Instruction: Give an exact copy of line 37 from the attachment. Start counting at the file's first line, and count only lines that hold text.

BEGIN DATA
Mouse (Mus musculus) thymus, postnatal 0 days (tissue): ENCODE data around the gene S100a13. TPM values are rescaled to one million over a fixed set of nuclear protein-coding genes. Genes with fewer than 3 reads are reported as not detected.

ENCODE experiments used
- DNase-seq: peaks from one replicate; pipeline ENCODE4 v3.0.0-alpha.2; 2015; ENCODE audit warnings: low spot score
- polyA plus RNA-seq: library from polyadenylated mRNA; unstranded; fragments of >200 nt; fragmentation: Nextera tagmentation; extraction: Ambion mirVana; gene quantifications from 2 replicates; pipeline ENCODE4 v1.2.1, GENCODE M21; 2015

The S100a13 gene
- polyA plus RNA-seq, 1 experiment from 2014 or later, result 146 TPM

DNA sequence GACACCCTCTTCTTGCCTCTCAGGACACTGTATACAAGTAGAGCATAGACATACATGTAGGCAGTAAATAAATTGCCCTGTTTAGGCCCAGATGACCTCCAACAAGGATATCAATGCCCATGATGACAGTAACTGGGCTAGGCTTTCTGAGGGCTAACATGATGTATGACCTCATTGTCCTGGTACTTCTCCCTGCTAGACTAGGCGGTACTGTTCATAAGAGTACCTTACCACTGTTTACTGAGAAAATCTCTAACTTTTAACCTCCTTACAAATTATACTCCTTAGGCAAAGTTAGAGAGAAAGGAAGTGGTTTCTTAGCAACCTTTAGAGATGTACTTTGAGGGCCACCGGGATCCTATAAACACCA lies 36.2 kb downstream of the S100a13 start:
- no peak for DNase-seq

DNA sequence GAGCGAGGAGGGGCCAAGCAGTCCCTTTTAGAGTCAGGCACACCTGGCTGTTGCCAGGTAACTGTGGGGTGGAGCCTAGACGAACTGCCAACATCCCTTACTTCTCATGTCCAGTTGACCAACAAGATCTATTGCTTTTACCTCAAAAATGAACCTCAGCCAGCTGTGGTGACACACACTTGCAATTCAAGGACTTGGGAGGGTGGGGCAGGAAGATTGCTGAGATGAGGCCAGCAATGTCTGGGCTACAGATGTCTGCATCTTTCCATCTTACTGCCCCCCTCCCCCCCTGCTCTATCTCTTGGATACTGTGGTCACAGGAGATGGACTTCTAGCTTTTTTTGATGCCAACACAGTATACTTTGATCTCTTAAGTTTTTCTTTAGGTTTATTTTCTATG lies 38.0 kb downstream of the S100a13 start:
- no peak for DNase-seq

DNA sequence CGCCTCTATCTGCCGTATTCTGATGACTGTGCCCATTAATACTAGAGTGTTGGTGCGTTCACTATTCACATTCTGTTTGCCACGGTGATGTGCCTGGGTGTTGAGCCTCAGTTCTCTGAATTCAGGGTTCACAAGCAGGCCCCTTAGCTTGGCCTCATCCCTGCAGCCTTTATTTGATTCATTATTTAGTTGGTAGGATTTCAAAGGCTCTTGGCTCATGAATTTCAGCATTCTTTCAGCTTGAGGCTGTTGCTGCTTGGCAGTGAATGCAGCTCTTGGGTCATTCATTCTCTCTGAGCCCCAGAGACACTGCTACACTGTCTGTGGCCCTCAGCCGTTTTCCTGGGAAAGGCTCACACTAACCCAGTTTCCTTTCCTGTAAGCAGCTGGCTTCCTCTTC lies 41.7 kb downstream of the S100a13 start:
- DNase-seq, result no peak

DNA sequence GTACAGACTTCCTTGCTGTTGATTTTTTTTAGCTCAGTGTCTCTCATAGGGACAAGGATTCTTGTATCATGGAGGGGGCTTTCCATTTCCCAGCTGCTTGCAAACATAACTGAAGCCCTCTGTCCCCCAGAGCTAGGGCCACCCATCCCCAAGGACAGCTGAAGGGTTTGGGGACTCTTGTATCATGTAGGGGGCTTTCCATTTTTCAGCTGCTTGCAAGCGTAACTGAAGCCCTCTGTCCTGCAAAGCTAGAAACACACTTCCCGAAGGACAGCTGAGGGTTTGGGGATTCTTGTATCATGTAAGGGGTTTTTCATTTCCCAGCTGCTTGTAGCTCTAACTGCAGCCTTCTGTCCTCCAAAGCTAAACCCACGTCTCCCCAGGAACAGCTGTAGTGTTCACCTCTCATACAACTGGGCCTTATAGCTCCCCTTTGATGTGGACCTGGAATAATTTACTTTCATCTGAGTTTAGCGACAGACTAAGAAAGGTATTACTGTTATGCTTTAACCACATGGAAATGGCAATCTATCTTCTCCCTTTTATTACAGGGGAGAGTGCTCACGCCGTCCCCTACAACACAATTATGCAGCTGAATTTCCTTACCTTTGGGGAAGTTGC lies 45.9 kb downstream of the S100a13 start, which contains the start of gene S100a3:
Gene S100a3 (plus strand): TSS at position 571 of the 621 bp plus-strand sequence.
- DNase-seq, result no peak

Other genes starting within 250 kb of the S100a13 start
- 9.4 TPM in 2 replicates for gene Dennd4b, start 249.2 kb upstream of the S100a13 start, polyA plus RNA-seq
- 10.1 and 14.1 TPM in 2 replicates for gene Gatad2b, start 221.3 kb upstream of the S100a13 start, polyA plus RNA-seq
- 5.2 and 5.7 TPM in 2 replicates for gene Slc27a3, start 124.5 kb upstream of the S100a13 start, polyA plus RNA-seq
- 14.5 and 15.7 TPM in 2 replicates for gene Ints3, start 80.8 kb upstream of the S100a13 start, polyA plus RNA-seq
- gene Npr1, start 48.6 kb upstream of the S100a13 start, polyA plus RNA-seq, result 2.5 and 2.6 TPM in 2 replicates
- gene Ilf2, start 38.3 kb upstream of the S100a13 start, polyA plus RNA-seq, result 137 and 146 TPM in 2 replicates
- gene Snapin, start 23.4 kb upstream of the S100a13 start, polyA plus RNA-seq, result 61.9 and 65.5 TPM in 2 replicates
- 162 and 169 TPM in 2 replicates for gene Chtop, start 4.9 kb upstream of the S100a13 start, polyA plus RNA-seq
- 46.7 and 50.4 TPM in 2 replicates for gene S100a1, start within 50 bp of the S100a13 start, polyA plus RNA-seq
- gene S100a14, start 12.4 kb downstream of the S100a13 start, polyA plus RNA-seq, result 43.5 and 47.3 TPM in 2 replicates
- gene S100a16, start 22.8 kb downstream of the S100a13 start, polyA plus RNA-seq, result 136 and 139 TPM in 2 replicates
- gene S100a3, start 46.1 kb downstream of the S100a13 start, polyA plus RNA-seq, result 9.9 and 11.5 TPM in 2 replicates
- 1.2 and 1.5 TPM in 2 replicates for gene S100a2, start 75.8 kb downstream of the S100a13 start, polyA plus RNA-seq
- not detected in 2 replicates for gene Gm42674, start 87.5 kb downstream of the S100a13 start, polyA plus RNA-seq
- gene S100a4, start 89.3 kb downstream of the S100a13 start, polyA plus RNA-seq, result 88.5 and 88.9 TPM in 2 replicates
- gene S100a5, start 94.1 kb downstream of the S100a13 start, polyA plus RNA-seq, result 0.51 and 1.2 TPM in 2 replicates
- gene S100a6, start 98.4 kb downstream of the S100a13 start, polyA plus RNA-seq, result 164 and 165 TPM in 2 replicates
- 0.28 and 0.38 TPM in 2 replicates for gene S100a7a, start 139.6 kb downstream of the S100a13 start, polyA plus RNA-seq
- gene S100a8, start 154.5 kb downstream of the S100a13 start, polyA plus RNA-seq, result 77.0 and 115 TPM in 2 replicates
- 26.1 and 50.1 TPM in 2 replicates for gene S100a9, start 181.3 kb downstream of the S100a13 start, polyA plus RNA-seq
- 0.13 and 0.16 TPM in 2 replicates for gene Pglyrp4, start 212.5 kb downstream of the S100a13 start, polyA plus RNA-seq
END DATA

- 0.13 and 0.16 TPM in 2 replicates for gene Pglyrp4, start 212.5 kb downstream of the S100a13 start, polyA plus RNA-seq